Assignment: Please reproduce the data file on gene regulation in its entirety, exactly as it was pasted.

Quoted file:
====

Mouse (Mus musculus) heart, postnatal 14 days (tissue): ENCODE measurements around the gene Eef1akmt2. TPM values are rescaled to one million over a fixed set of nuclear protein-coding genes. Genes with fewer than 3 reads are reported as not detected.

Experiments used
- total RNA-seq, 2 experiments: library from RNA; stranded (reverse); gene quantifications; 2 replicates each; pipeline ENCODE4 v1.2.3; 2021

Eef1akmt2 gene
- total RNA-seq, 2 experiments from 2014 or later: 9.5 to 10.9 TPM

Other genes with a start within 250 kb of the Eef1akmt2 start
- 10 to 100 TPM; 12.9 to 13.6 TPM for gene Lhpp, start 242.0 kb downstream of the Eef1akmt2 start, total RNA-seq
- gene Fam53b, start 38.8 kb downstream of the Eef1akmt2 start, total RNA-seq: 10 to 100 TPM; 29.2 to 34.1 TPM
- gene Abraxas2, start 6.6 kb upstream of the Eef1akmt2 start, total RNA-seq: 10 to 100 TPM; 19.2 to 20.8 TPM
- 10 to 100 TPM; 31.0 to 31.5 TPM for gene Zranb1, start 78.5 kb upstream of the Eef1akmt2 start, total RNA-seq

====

Mouse (Mus musculus) heart, postnatal 14 days (tissue): ENCODE measurements around the gene Eef1akmt2. TPM values are rescaled to one million over a fixed set of nuclear protein-coding genes. Genes with fewer than 3 reads are reported as not detected.

Experiments used
- total RNA-seq, 2 experiments: library from RNA; stranded (reverse); gene quantifications; 2 replicates each; pipeline ENCODE4 v1.2.3; 2021

Eef1akmt2 gene
- total RNA-seq, 2 experiments from 2014 or later: 9.5 to 10.9 TPM

Other genes with a start within 250 kb of the Eef1akmt2 start
- 10 to 100 TPM; 12.9 to 13.6 TPM for gene Lhpp, start 242.0 kb downstream of the Eef1akmt2 start, total RNA-seq
- gene Fam53b, start 38.8 kb downstream of the Eef1akmt2 start, total RNA-seq: 10 to 100 TPM; 29.2 to 34.1 TPM
- gene Abraxas2, start 6.6 kb upstream of the Eef1akmt2 start, total RNA-seq: 10 to 100 TPM; 19.2 to 20.8 TPM
- 10 to 100 TPM; 31.0 to 31.5 TPM for gene Zranb1, start 78.5 kb upstream of the Eef1akmt2 start, total RNA-seq